Layout

Construction layout can account for as much as 25% of a project’s cost. When using traditional tools and processes, such as tape measures, levels and other manual methods, to position points, layout is extremely time consuming and tedious.

Instead, workers in the field can import a constructible model into a robotic total station and accurately locate and lay out the points to be marked. This allows a single person to pinpoint locations from the model to within 2mm tolerances, using a tablet to select points and mark where the laser indicates. One worker can lay out five times as many points as a two-person team using manual methods.

Field measurements and data can then be imported back into the model. When changes occur on the jobsite, variations to model data can be logged and captured in real time. This is yet another example of how model sharing is a vast improvement over each trade developing custom models to manage work. Steel and concrete contractors, MEP trades and layout teams no longer need to recreate building data because instructions for the work to be performed are driven directly by the model.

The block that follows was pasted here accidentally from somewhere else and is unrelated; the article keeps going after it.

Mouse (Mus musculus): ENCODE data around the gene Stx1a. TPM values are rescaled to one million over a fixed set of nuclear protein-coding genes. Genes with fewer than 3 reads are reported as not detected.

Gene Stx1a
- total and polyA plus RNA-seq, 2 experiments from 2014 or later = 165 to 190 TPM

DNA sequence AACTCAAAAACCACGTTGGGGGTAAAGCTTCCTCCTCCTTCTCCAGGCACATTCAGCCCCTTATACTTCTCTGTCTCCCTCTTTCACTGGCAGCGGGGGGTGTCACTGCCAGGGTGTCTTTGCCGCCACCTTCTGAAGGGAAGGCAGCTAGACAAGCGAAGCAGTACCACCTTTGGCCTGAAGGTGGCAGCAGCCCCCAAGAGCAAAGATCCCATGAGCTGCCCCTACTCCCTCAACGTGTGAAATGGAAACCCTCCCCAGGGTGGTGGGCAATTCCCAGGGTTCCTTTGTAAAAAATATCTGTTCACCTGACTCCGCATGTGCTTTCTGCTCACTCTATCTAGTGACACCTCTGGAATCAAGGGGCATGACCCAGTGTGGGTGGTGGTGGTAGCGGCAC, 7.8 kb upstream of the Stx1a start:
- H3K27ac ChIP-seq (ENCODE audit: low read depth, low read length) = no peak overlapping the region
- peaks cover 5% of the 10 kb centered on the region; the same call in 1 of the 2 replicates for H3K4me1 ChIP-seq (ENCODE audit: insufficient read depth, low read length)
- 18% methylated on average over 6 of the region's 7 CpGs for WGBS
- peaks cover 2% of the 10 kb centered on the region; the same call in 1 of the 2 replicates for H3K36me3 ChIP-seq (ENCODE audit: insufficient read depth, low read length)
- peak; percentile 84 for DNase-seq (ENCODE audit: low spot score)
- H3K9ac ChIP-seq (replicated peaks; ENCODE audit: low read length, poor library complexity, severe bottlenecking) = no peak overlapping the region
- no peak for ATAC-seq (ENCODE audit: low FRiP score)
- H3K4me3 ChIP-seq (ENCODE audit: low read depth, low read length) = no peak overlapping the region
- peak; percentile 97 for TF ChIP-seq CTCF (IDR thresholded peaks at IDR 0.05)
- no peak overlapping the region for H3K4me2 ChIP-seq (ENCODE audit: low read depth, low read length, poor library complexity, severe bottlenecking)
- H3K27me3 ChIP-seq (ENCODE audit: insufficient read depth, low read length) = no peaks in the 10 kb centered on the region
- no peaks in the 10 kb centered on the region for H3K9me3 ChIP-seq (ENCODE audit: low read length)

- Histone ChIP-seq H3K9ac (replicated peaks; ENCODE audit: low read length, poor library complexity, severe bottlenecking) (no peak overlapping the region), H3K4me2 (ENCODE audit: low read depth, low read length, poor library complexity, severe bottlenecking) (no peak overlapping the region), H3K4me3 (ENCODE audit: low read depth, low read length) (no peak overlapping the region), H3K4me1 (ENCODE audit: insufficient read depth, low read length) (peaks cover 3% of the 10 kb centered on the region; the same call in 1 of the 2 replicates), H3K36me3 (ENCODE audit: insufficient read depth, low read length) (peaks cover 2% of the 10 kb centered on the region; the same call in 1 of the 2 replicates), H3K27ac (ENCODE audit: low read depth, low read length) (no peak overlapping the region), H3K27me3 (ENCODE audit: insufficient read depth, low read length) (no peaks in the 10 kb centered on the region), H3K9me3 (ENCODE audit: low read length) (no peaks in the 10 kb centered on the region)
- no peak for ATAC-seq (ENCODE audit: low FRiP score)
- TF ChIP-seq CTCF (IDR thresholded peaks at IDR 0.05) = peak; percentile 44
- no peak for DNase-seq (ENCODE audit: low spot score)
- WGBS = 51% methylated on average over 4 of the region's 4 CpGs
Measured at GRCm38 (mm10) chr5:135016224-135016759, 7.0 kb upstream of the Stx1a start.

Mixed and Augmented Reality

Mixed and augmented reality technology bring models off of the screen and into reality, allowing users to engage and interact with design data more intuitively. Workers in the field can view 3D models overlaid directly on the physical environment for clash detection and visualization. With this technology, the model can also act as a step-by-step “instruction guide” for actual production.

By democratizing construction data, mixed and augmented reality offer a more natural way for all project stakeholders to collaborate and understand the work to be done, and ultimately reduce rework, increase productivity and improve overall job quality.

Despite the growing use of BIM in preconstruction, it’s still common to revert to 2D drawings once work is underway. Even with access to 3D models before a project begins, teams may rely on a 2D plan to complete work on the jobsite. This back and forth between 3D and 2D data increases the risk for confusion, misinterpretation and errors. Bringing 3D models to the field makes constructible data more powerful than ever and allows construction teams to execute projects on time and on budget.

by Lee Snyder
Lee Snyder is a product manager and industry workflow specialist for Trimble’s Structures division. He has more than 15 years of industry experience and prior to joining Trimble, worked as a steel detailer. In his current role, Snyder develops software technologies for the sustainable future of design and construction, and acts as a liaison to enhance the workflows between Trimble software and hardware equipment used on job sites and in fabrication shops, connecting the office to the field.